19 Feb What is the Absolute Priority Rule?
First, a word of warning: the absolute priority rule only applies in Chapter 11 bankruptcy cases and so has little consequence for the average consumer debtor. Individuals usually file Chapter 13 or Chapter 7 bankruptcy cases. However, individuals, as well a businesses, can file Chapter 11 cases and sometimes have to, such as when they want to reorganize and are over the debt limits for Chapter 13. Like in Chapter 13, a Chapter 11 debtor usually proposes a plan. The absolute priority rule comes into play when a class of similar situated creditors do not agree with the plan. The Court will only confirm a plan over the objections of this dissenting group of creditors if:
1. The dissenting creditors will be paid in full, see 11 U.S.C. § 1129(b)(2)(B)(i), or
2. No one with a claim or interest that is junior to the claims of the dissenting creditor will get or retain anything under the plan, see 11 U.S.C. § 1129(b)(2)(B)(ii) (called a “cramdown”).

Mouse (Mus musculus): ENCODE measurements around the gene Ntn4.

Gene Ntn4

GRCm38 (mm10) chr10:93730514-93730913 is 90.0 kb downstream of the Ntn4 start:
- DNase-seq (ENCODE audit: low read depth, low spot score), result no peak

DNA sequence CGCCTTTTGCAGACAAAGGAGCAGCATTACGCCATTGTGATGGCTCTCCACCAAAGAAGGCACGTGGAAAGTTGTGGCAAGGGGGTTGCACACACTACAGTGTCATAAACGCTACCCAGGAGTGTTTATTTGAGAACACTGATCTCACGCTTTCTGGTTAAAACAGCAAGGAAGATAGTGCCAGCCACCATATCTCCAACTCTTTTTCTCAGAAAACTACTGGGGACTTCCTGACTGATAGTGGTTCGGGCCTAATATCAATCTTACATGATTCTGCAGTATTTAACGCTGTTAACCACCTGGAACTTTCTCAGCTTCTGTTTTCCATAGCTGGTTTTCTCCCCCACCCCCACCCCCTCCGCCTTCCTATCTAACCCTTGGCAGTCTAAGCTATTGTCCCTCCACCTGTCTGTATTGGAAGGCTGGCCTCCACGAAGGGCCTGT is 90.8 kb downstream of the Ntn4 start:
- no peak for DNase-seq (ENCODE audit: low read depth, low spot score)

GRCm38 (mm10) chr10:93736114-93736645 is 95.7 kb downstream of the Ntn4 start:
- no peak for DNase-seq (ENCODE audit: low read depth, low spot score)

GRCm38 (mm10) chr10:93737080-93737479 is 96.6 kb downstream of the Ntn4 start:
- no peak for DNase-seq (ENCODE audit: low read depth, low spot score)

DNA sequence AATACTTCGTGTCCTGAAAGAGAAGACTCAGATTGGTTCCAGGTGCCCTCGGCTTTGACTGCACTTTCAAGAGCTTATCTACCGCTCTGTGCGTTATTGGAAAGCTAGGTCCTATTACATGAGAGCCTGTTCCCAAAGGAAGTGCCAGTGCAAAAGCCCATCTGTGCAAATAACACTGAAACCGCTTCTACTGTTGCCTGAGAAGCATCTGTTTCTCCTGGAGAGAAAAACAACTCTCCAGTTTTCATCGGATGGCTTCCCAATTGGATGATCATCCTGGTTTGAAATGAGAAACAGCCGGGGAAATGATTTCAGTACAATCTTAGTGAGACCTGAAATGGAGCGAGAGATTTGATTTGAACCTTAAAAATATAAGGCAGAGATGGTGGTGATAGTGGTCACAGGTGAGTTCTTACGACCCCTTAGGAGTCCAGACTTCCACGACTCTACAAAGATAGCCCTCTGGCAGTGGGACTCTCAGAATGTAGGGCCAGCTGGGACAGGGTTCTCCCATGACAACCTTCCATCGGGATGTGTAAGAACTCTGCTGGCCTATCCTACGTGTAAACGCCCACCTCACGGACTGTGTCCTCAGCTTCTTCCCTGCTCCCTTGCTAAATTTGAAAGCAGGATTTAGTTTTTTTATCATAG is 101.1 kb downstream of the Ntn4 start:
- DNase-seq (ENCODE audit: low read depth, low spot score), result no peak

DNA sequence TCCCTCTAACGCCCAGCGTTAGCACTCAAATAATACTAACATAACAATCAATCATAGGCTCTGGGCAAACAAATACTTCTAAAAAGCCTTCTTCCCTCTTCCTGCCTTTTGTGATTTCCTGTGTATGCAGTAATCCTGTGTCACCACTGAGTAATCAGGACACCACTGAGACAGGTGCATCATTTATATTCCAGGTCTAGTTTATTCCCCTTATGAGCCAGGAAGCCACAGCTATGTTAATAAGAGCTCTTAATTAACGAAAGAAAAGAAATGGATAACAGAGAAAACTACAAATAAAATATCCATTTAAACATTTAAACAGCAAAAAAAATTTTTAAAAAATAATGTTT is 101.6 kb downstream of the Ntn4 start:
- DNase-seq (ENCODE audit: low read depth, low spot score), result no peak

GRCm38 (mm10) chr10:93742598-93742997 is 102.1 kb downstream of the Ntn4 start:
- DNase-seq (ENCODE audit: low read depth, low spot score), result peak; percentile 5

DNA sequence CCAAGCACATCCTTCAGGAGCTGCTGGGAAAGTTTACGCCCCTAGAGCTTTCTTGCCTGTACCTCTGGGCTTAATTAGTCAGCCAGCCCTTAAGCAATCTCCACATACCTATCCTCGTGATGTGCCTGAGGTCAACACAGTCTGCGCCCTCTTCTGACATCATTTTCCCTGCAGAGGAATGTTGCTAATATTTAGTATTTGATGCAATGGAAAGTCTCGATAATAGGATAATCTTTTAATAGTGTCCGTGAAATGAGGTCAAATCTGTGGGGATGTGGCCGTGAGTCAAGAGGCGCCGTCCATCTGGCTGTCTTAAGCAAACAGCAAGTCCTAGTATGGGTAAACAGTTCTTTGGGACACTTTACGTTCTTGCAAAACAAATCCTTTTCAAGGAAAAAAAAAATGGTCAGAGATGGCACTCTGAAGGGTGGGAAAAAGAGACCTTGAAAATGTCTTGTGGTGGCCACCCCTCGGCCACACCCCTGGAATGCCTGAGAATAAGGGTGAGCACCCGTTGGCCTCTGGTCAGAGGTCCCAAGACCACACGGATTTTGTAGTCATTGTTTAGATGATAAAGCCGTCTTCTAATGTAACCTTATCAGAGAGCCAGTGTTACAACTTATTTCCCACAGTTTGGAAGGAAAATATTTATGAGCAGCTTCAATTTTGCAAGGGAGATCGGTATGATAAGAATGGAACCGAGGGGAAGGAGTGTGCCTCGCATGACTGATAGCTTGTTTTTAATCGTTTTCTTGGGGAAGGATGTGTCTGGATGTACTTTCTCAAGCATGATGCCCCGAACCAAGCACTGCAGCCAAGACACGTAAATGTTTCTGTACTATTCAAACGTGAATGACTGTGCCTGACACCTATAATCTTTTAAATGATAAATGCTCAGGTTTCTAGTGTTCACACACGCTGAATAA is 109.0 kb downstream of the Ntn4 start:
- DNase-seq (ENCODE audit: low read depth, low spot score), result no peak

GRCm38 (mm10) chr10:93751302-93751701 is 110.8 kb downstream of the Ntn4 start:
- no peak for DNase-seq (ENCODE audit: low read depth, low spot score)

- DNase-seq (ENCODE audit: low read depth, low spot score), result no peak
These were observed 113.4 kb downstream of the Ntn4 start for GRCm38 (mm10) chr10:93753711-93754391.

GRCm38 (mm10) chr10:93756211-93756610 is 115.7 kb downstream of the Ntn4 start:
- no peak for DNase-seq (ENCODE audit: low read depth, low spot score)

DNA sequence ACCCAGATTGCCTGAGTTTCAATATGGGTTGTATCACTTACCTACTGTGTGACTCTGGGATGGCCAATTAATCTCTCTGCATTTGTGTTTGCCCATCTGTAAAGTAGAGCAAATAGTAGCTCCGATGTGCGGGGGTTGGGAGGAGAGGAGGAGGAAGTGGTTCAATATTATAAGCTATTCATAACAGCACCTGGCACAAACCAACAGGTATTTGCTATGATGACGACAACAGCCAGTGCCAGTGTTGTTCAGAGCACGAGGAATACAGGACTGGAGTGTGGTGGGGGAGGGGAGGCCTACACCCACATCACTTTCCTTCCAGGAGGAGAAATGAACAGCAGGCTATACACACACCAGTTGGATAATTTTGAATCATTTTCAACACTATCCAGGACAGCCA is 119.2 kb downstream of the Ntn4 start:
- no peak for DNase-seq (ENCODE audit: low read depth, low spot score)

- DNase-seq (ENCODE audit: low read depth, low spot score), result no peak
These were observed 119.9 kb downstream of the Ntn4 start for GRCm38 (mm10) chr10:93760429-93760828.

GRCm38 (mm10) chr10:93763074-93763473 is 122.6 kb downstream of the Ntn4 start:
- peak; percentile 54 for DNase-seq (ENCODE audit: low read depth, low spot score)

There are controversial exceptions to this rule (such as the so-called “new value” exception which I may blog about later). However, this is the basic rule. Often the owners of a company want to retain an ownership interest in the reorganized company. In the context of a confirmation battle, the absolute priority rule prevents the retention of an equity interest by the owners if a cramdown is being proposed because the stockholders are junior to the interests of the unsecured creditors. The rule has even been applied to the exempt property of an individual in Chapter 11. This is very controversial and many believe that despite the absolute priority rule the exemption provisions of the Bankruptcy Code, 11 U.S.C. § 522, should be interpreted to allow individuals to keep exempt property even in Chapter 11 cramdown plans.
Nicholas Ortiz, Boston Bankruptcy Attorney
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